Recently in — Debt Collection

Chattanooga Pay Day Lender Charged With Usury in New York

Chattanooga, Tennessee pay day lender Carey Brown is facing criminal usury charges in New York.  Usury is defined as the lending of funds at an exorbitant rate or a rate above that permitted by law.  State law varies on what rate is considered to be usurious.  Brown and two associates are accused of forming shell companies to extend and collect pay day loans at rates above that permitted by law in the State of New York.

Pay day loans offer the promise of quick cash that must be repaid with interest once the borrower receives their next paycheck.  While New York law caps interests rates at 25%, the companies’ rates ranged between 350% and 650%. The Manhattan District Attorney, Cyrus R. Vance, Jr., described the practice as “exploitive” and “sadly typical of this industry as a whole.”

Brown made his fortune selling used cars.   The corporate entities crafted by Brown were allegedly designed to hide the true owners and the origination of the loans.  Some were formed offshore or on Indian reservations.  Prosecutors say that the site was incorporated in the West Indies to place the company beyond the reach of U.S. authorities.  The number of entities (twelve) further obscured the trail leading back to Brown.  Brown’s alleged legal advisor Joanna Temple and COO Ron Beaver are also charged.


A Debt Collector Is Calling Me

You are at home, and someone calls you.  It’s a number you don’t recognize.  You pick up and quickly realize that the person on the other end of the line is a debt collector.  They tell you that you owe money to a company you have never heard of.  Or, they talk about a debt you recognize but the amount doesn’t sound right.  What do you do next?

You may have more options than you realize.  If you are tired of the telephone calls or just don’t seem to be getting anywhere with the collectors, you may want to put it in writing.  The Consumer Financial Protection Bureau (CFPB) has published five form letters you may want to use to communicate to the collector about the debt.

The first letter requests more information about an unfamiliar debt.

The second letter indicates you, the consumer, are disputing the debt and do not want the collector to contact you again.

The third letter may be used if you want to communicate with the collector to resolve the debt, but only want them to call or contact you at certain times.

The fourth letter notifies the collector you have hired an attorney and that they must contact them and not you.

The fifth letter is a request to stop contact.  The collector could pursue other remedies such as bringing a lawsuit to collect the debt, but this letter could provide some temporary relief.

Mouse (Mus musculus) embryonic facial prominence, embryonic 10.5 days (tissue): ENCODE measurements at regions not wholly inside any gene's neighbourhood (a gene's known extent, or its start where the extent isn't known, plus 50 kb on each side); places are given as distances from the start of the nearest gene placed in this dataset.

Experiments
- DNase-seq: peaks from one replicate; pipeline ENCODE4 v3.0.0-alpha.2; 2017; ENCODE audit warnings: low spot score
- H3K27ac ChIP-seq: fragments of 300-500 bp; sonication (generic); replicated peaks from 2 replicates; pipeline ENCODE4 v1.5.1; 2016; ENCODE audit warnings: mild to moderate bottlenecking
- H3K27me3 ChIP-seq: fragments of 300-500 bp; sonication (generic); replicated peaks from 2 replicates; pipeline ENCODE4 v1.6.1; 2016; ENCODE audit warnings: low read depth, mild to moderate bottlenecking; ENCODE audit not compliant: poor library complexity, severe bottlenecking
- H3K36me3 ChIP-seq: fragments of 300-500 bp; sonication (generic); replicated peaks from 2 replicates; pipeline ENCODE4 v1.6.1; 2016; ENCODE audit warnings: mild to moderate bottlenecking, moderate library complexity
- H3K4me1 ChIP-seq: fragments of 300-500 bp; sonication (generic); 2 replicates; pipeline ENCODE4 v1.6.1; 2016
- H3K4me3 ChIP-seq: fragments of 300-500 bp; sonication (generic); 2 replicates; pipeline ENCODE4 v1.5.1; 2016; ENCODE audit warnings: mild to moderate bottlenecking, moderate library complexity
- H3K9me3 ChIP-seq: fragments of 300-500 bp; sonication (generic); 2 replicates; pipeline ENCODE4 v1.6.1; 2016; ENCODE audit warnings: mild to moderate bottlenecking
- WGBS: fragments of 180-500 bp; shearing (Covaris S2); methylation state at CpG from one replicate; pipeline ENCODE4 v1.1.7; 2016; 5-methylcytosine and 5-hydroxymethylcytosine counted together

The CFPB provides general information to consumers.  For a free consultation regarding your specific debts and legal rights, contact The McKellar Law Firm, PLLC.


New Legal Handbook for Tennessee Seniors

The Tennessee Bar Association‘s Public Education Committee has provided The Legal Handbook for Tennessee Seniors, updated for 2014.  The book provides helpful guidance for Tennessee seniors and their families on a number of issues, including social security, retirement accounts, veteran’s benefits, tax relief, Medicare, long-term care, housing, grandparent visitation rights, and estate planning.

The handbook also contains helpful information for people of any age on the general topic of consumer protection.  Topics covered include credit cards, resolving billing errors, debt collection, deceptive sales practices, and scams.

The handbook is provided free and can be downloaded here.


Debt Collector Pays Fines and Restitution In New York State

A man who operated several debt collection companies over the last five years reached a settlement with the state of New York last month.  According to the Buffalo News, the man allegedly operated his company using illegal debt collection practices. Joseph Bella’s debt collection companies operated for just a short time, then closed up shop to move to a different location under a different business name.

Pay day loans, where a debtor borrows money at a high interest rate in anticipation of paying off the loan with their next paycheck, are illegal in New York.  Despite this, Mr. Bella continued to offer these loans and then attempt to collect on them.

The companies sent requests to debtor’s employers requesting illegal information such as their social security number, hourly wage, and dates of hire.  The companies also sent letters to debtors using the name of an attorney.  However, the attorney had never reviewed the files or determined whether a letter could legitimately be sent.  They continued to reference the attorney’s name even after that attorney no longer worked for them.

Under the terms of the settlement, Mr. Bella agreed to cease the above-referenced practices.  He did not, however, admit any wrongdoing.  He will pay a total of $165,000 in restitution to affected debtors and penalties to the State of New York.  New York Attorney General Eric T. Schneiderman stated that he was “pleased that consumers who paid on payday loans will receive full restitution and Bella will receive heavy penalties.”